CLIA ’88 regulations were not tailored to the special needs of the IVF lab. In fact, they originally only covered the sperm testing that occurs in the ART lab because sperm testing falls under the legal definition of high complexity testing. Interestingly, the arguably more important and complex activity (the baby-making part of the lab, aka. the embryology lab) was not regulated under CLIA ’88, probably because it was an emerging part of reproductive medicine in 1988 when CLIA ’88 was established as law.  So when the federal inspector comes to visit, they often gave the embryology lab a cursory inspection, but were very strict with sperm counting!!

CLIA ’88 allows labs to show compliance by becoming accredited through inspection by at least two accreditation agencies,  Joint Commission or College of American Pathologists (CAP). Both of these agencies have added embryology specific standards to their inspection checklists. CAP reproductive lab standards are published on-line. So embryology has been brought under the CLIA 88′ inspection umbrella.

The ART  professional societies (American Society for Reproductive Medicine and the Society for Assisted Reproductive Technology) expect their members to have accredited labs which is some extra peer pressure for accreditation. There’s also the bad PR of having your CDC report show that your ART facility is not accredited.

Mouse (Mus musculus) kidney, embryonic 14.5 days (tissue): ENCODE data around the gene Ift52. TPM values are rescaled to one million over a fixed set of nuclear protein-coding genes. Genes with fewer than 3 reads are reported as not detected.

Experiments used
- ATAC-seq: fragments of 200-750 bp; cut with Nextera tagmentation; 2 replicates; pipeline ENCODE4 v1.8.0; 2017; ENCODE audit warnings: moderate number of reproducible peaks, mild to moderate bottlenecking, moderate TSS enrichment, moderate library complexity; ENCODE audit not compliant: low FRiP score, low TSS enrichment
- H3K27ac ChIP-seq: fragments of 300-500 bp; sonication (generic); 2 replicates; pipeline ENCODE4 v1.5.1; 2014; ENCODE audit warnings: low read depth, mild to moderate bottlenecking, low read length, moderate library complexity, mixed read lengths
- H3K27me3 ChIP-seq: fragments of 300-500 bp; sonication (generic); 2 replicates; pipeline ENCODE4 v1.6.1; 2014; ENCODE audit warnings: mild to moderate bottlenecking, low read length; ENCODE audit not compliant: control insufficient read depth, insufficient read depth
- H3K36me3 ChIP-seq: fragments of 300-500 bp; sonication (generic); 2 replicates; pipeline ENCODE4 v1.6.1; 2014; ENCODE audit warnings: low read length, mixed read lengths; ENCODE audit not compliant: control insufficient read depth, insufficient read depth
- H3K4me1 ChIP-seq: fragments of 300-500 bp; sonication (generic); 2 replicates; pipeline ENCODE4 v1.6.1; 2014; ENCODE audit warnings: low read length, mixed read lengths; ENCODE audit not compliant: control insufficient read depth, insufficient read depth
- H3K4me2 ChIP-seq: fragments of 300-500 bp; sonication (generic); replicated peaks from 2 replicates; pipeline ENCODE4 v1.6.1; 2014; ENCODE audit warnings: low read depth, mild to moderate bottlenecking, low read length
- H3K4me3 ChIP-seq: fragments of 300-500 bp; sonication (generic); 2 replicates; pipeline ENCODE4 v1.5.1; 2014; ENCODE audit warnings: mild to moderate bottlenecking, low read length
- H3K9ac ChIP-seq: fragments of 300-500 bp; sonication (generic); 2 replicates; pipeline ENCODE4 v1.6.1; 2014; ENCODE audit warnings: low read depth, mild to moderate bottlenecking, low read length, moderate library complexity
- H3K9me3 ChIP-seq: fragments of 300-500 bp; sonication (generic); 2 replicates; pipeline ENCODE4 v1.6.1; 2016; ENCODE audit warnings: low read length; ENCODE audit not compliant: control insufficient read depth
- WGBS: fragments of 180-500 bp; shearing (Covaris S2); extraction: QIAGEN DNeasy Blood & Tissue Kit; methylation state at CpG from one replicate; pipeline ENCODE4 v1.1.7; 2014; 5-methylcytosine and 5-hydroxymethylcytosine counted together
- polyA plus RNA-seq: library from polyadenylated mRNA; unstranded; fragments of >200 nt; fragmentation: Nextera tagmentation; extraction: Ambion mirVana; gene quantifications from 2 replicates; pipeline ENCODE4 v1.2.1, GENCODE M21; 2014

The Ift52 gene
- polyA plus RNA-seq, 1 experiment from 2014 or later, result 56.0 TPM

The medical practice of ART is unusual because it is a 50:50 combination of physician procedures/skills and lab procedures/skill. Each half is regulated differently. Clinical labs are regulated by CLIA ’88.  Physicians are not directly regulated in how they practice medicine- with the possible exception of FDA regulation of donor eligibility. It is important to understand that US medical practice is regulated through three main mechanisms.  First, state licensing boards can review physician performance/conduct and grant and revoke licenses. Secondly, professional societies set voluntary guidelines for standards of care in their field. And finally, insurance companies influence physician practice by deciding which medical treatments will get paid-often based on the practice guidelines developed by medical societies.